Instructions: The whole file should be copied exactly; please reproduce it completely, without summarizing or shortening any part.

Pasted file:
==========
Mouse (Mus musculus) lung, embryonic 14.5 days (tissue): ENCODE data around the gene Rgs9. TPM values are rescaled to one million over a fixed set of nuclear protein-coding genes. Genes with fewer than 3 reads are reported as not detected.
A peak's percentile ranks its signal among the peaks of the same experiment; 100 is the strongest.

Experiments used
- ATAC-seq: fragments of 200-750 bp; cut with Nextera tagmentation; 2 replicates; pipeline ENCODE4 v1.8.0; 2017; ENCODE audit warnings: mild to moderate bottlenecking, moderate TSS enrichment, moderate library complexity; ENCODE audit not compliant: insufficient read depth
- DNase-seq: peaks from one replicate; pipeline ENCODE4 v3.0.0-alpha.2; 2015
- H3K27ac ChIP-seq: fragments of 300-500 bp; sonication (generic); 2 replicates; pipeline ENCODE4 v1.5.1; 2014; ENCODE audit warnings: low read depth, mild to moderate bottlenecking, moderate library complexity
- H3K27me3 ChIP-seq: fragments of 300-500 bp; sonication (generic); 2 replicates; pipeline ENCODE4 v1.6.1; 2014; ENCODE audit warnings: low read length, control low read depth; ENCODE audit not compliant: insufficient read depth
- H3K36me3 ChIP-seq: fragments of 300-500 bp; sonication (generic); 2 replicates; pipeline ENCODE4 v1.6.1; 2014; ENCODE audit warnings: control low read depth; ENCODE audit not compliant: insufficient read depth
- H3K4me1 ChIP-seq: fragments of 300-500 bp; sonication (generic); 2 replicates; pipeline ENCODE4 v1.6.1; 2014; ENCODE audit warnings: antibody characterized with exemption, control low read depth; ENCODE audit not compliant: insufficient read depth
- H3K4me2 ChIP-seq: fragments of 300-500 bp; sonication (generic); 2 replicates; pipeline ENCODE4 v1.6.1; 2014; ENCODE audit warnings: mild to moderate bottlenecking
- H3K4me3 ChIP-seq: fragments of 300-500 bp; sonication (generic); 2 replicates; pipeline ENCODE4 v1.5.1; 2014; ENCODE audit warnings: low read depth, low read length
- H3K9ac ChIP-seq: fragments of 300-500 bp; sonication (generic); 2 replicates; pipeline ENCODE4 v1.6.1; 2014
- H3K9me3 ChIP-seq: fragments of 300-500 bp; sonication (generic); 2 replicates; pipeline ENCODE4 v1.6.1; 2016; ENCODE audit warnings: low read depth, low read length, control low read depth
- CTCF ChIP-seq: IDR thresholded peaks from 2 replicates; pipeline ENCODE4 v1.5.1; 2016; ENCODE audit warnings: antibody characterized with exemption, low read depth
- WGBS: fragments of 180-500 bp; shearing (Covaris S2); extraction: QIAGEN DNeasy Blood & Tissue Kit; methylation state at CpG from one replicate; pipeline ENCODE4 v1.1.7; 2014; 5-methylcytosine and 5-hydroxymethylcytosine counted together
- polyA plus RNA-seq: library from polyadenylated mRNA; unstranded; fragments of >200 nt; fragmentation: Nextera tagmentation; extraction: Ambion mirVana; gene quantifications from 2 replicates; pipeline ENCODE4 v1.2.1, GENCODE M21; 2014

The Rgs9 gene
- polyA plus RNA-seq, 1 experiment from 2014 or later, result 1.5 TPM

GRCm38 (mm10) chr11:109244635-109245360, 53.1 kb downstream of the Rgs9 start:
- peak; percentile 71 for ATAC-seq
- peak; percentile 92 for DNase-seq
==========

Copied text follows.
Mouse (Mus musculus) lung, embryonic 14.5 days (tissue): ENCODE data around the gene Rgs9. TPM values are rescaled to one million over a fixed set of nuclear protein-coding genes. Genes with fewer than 3 reads are reported as not detected.
A peak's percentile ranks its signal among the peaks of the same experiment; 100 is the strongest.

Experiments used
- ATAC-seq: fragments of 200-750 bp; cut with Nextera tagmentation; 2 replicates; pipeline ENCODE4 v1.8.0; 2017; ENCODE audit warnings: mild to moderate bottlenecking, moderate TSS enrichment, moderate library complexity; ENCODE audit not compliant: insufficient read depth
- DNase-seq: peaks from one replicate; pipeline ENCODE4 v3.0.0-alpha.2; 2015
- H3K27ac ChIP-seq: fragments of 300-500 bp; sonication (generic); 2 replicates; pipeline ENCODE4 v1.5.1; 2014; ENCODE audit warnings: low read depth, mild to moderate bottlenecking, moderate library complexity
- H3K27me3 ChIP-seq: fragments of 300-500 bp; sonication (generic); 2 replicates; pipeline ENCODE4 v1.6.1; 2014; ENCODE audit warnings: low read length, control low read depth; ENCODE audit not compliant: insufficient read depth
- H3K36me3 ChIP-seq: fragments of 300-500 bp; sonication (generic); 2 replicates; pipeline ENCODE4 v1.6.1; 2014; ENCODE audit warnings: control low read depth; ENCODE audit not compliant: insufficient read depth
- H3K4me1 ChIP-seq: fragments of 300-500 bp; sonication (generic); 2 replicates; pipeline ENCODE4 v1.6.1; 2014; ENCODE audit warnings: antibody characterized with exemption, control low read depth; ENCODE audit not compliant: insufficient read depth
- H3K4me2 ChIP-seq: fragments of 300-500 bp; sonication (generic); 2 replicates; pipeline ENCODE4 v1.6.1; 2014; ENCODE audit warnings: mild to moderate bottlenecking
- H3K4me3 ChIP-seq: fragments of 300-500 bp; sonication (generic); 2 replicates; pipeline ENCODE4 v1.5.1; 2014; ENCODE audit warnings: low read depth, low read length
- H3K9ac ChIP-seq: fragments of 300-500 bp; sonication (generic); 2 replicates; pipeline ENCODE4 v1.6.1; 2014
- H3K9me3 ChIP-seq: fragments of 300-500 bp; sonication (generic); 2 replicates; pipeline ENCODE4 v1.6.1; 2016; ENCODE audit warnings: low read depth, low read length, control low read depth
- CTCF ChIP-seq: IDR thresholded peaks from 2 replicates; pipeline ENCODE4 v1.5.1; 2016; ENCODE audit warnings: antibody characterized with exemption, low read depth
- WGBS: fragments of 180-500 bp; shearing (Covaris S2); extraction: QIAGEN DNeasy Blood & Tissue Kit; methylation state at CpG from one replicate; pipeline ENCODE4 v1.1.7; 2014; 5-methylcytosine and 5-hydroxymethylcytosine counted together
- polyA plus RNA-seq: library from polyadenylated mRNA; unstranded; fragments of >200 nt; fragmentation: Nextera tagmentation; extraction: Ambion mirVana; gene quantifications from 2 replicates; pipeline ENCODE4 v1.2.1, GENCODE M21; 2014

The Rgs9 gene
- polyA plus RNA-seq, 1 experiment from 2014 or later, result 1.5 TPM

GRCm38 (mm10) chr11:109244635-109245360, 53.1 kb downstream of the Rgs9 start:
- peak; percentile 71 for ATAC-seq
- peak; percentile 92 for DNase-seq